Despite the reasons, CMR went from an accumulated base of $309,000 in late 1995 to $51,000 in the red last year. This year - success. Gabb is predicting a $10,000 profit, which equates to a $196,000 turnaround in 12 months. A beefed-up sponsorship deal from Lion Red has greatly helped CMR coffers but streamlining costs, including reducing full-time staff to six, has also played a part.

Overall sponsorship was $756,000 in 1999; $123,000 up on last year. Taking that difference into account, Gabb and co have still sought savings close to $75,000 (including $10,000 profit). Next year he wants a profit of more than $200,000.

Counties Manukau are not lonely when it comes to losing money in the professional era. Most first division provinces outside the Super 12 bases are struggling. Gabb is not overally concerned about his rivals though. He wants to give his own union a haircut and is confident they are using the right clippers.

All of this talk about money has coincided with the sudden resignation of chief executive Gary Wilton. His 18-month stint ended sharply in early September, when strong vibes (unofficial mind you) were circling of displeasure with Wilton. Yet, Gabb emphatically denies Wilton was pushed.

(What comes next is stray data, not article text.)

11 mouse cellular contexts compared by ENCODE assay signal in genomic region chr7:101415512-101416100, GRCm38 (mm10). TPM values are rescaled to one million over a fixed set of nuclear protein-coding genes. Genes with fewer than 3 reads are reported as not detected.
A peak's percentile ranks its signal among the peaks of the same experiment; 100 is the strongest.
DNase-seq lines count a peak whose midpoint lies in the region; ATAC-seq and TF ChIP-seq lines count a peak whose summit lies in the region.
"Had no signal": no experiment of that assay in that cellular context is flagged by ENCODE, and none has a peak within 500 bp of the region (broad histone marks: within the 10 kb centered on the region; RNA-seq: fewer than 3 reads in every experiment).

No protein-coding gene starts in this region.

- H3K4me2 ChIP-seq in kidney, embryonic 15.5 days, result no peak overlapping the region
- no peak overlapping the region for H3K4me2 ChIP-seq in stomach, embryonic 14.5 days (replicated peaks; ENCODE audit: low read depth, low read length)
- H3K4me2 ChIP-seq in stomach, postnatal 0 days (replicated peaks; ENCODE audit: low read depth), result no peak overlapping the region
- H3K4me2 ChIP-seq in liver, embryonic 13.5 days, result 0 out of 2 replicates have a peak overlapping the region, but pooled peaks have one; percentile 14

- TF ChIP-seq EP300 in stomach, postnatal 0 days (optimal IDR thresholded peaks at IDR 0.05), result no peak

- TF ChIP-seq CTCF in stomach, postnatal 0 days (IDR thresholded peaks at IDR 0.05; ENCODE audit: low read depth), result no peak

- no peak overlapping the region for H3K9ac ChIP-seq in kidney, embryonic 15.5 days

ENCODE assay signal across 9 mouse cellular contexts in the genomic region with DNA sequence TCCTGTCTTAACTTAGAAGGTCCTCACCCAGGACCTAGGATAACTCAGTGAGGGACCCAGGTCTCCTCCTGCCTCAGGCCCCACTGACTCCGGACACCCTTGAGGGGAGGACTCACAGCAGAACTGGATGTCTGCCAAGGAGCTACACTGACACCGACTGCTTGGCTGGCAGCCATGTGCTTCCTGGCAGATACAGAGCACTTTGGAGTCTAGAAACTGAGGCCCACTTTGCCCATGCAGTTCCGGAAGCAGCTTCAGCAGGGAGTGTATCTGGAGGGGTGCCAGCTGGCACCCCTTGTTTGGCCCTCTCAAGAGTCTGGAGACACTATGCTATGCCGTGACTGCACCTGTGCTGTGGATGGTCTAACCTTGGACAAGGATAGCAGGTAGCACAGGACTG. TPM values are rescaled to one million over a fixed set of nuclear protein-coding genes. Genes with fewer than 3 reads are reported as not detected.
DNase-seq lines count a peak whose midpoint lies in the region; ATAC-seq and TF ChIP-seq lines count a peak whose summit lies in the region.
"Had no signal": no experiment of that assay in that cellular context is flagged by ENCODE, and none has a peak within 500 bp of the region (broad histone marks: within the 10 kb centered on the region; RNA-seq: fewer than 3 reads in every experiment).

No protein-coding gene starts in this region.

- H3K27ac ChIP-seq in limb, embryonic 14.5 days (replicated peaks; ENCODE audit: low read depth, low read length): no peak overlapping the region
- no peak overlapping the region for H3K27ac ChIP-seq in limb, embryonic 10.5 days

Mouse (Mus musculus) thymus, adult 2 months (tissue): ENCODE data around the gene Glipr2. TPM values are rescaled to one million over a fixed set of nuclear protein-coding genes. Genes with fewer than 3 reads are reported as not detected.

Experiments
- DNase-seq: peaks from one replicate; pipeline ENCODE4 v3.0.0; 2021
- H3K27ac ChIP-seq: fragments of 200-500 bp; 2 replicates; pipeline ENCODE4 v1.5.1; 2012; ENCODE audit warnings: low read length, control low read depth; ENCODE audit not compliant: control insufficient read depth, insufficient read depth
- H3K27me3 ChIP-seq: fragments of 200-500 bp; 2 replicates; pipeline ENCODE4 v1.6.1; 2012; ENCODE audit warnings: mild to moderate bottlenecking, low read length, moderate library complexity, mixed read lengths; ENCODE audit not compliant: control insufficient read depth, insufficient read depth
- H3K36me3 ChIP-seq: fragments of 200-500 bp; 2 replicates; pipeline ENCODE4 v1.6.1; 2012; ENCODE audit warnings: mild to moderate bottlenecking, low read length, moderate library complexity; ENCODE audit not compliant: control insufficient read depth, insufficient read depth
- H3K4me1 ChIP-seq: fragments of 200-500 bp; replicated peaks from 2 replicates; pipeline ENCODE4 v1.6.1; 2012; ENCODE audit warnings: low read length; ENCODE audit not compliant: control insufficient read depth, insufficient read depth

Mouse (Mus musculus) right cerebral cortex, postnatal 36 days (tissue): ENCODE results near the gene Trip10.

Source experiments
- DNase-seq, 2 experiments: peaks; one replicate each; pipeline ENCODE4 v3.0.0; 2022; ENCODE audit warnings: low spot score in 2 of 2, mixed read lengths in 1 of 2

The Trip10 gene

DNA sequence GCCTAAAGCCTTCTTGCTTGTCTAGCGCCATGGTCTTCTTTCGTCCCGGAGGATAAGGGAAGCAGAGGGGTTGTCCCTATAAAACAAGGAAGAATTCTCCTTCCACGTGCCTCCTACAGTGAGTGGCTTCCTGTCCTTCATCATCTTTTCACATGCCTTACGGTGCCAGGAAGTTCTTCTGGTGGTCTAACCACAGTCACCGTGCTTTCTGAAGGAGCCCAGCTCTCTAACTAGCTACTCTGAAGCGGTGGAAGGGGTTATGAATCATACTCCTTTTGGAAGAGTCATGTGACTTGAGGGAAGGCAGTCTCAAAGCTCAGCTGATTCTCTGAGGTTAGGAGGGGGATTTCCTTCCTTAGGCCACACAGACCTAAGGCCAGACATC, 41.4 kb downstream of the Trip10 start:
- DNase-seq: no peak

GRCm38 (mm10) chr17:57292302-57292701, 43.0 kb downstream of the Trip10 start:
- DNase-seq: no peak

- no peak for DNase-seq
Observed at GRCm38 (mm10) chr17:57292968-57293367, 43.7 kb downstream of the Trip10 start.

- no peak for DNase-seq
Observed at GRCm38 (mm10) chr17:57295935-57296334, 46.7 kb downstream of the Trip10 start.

It forced the union to review their CEO post and only in early October did they advertise for a replacement. Gabb says the response to advertisement was incredible, with a large number of people forwarding CVs. The successful applicant is expected to be named in mid-November.

"It shows there is a lot of interest in Counties Manukau Rugby," he continues. "People want to be part of it. We’ve got an exciting product, a good brand and a very good team." That structural review has also seen the rugby development section reduce its personnel from three to two following the resignation of Chris Lett. His position was not filled.

One issue CMR’s new boss will have to tackle is below-budget attendance figures. Crowds this season were on a par with last year’s NPC average of 4000, at least 25 per cent lower than ideal. Ticket prices, location and a lack of passion have been tossed around as possible contributors.

Gabb dismisses two of those claims and adds the location issue may reach a head when or if the Pacific arena proposal comes to fruition. The union have spoken to the arena’s steering committee and have asked them to call again when a feasibility study has been completed.

CMRFU’s acting boss has personal opinions but says it will be the union’s stakeholders - mainly clubs - who will decide where the Steelers play in the future. In the meantime, CMR may have to appeal to the Franklin District Council to upgrade Pukekohe Stadium for the new millennium. "The Pacific arena is not expected to be completed until 2002, so we have two seasons to go before we consider moving to Manukau."